The Professional Fire Fighters of Vermont executed a successful Fire Ops 101 event on October 4, 2006. Their event featured four scenarios Building Search and Hose Line Advancement, Vehicle Fire, Vehicle Rescue/Extrication and Cardiac Arrest Management.
It was incredible, said Aaron Collette, who coordinated this complex event and is a fire fighter in Burlington . We had 16 participants, including the governor who stopped by. Their local media also covered the event and broadcasted it statewide.
PFFV had hoped to put on Fire Ops 101 for several years and this year, the budget and opportunity came together. They made sure to give participants an authentic experiencesuiting them up participants in SCBA, using a smoke machine and making them search for a dummy in the smoke.
Their main focus, however, was educating elected officials about fire fighter training across Vermont . We wanted them to understand the profession and that we need specialized training, explained Collette. Their plan for the event was to show how badly they needed funds for their state training academy. The academy doesn't have showers or even bathrooms. The Fire Ops 101 participants had to use the portable restrooms, just as the recruits must use during training.
The PFFV hoped that improving their training facility would become a priority for those making decisions about fire fighters. In addition to lacking basic facilities, recruits also do not have a training classroom at the academy. In training exercises that would normally be done in a classroom, they do on a concrete floor in the garage. Fire Ops participants saw the difficulty in trying to learn EMS techniques when they tried their hand at a cardiac patient.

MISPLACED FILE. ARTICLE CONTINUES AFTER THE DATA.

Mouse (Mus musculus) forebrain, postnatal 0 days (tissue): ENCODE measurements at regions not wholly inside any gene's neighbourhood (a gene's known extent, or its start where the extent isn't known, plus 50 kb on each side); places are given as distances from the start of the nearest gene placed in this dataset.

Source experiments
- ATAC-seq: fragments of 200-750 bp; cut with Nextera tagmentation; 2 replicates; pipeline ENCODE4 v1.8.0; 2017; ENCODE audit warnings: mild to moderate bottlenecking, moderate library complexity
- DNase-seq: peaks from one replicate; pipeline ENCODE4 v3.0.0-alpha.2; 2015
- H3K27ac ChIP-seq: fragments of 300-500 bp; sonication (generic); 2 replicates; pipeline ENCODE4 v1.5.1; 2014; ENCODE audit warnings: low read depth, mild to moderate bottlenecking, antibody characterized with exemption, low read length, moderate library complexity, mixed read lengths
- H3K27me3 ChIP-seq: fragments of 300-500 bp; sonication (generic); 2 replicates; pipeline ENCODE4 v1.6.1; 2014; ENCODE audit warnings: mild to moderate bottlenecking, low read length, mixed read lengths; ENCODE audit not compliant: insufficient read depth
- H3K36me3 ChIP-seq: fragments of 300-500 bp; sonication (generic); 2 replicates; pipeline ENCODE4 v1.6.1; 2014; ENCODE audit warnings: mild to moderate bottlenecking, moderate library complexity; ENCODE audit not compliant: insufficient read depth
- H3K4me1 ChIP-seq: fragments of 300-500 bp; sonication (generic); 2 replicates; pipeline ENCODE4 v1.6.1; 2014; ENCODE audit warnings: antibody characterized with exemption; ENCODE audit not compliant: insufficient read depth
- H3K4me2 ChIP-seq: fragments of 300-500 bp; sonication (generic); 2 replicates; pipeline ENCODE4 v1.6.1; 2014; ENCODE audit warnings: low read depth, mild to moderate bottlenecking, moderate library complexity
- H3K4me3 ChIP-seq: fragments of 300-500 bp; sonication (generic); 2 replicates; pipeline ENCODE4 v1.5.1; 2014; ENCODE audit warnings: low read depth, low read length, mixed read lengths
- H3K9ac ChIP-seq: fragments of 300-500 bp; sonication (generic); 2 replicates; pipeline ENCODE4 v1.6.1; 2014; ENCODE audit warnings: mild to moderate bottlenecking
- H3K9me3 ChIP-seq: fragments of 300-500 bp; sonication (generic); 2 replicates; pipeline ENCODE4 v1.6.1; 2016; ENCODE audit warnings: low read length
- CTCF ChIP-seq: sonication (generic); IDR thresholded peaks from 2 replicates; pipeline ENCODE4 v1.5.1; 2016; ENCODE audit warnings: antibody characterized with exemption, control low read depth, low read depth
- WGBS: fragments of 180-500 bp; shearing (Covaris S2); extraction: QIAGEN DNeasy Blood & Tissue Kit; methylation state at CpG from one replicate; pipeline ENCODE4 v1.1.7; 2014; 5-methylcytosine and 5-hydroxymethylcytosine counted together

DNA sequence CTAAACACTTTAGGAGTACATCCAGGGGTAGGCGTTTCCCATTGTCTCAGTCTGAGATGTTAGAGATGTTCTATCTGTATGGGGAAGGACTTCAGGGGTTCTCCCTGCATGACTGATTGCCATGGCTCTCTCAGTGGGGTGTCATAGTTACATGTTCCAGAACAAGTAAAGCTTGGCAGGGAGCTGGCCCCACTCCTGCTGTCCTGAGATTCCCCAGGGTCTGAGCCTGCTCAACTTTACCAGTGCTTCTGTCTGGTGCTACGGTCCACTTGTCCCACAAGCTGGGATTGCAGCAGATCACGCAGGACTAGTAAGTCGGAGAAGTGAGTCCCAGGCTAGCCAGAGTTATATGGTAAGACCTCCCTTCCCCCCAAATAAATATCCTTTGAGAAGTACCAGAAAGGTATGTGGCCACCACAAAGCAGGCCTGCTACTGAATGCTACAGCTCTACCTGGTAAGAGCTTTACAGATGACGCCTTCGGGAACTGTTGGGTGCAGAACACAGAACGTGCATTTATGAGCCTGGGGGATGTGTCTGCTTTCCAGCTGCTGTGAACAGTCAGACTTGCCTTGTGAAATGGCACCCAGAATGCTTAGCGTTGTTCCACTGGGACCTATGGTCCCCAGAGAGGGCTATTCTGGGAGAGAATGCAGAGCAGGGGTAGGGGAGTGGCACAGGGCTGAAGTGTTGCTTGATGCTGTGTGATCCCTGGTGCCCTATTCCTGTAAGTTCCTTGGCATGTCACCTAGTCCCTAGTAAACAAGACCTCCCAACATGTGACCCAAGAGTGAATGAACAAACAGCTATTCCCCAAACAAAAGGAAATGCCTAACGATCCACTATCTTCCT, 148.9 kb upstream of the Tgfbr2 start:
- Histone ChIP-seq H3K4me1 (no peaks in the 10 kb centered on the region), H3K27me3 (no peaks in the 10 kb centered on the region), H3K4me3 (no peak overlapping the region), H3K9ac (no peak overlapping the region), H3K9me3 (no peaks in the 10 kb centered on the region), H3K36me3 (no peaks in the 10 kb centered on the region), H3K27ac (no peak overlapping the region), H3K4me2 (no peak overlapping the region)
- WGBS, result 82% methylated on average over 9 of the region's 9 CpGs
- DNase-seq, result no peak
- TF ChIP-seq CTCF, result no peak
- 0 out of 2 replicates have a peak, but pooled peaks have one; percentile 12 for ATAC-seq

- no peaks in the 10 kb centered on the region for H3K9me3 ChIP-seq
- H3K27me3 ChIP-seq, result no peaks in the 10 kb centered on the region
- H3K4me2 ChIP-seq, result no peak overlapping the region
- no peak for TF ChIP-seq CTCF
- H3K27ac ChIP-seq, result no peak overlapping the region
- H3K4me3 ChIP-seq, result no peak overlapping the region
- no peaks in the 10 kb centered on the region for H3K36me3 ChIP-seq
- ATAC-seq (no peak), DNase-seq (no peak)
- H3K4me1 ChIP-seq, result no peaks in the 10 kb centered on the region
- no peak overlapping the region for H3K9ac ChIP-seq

Vermont fire fighters also emphasized how important specialized training is for the profession through their scenarios, especially the extrication station. Participants used hydraulic rescue tools and cut an automobile open. They saw that with new vehicle technology, there is a vital need for fire fighters to be educated in the latest rescue techniques. It certainly opened the eyes of elected leaders, said PFFV President Steve Locke.
In addition to improving their training academy, the event also brought together leaders from smaller communities where staffing is an issue. Those leaders were able to see what it is like to have two people, versus three or four people, on a pump.
Our real home-run was having our candidate for the U.S. House of Representative who searched through a burning building. explained Locke. He said how strenuous and dark this work is.
Fire fighters from across the state of Vermont made this Fire Ops 101 a success. They made it happen on an incredible timeline, says Collette. The event ran smoothly with the format from the IAFF's website.
Having just run through the event, President Locke noted a few of the challenges they faced, including the extra time to factor in for teaching about SCBA basics during the first scenario. They found that by being flexible and having a plan for these anticipated obstacles before hand, allowed them to be ready for what the event brought.
We think they will take us more seriously, says Locke about his elected officials after completing this intense day. And I think we built some real friendships that weren't there before.
To hear more about Vermont 's event check out Channel 3's coverage here.
Fore more resources on Fire Ops 101 visit the Downloads section, where you can also find some of PFFV's planning uments.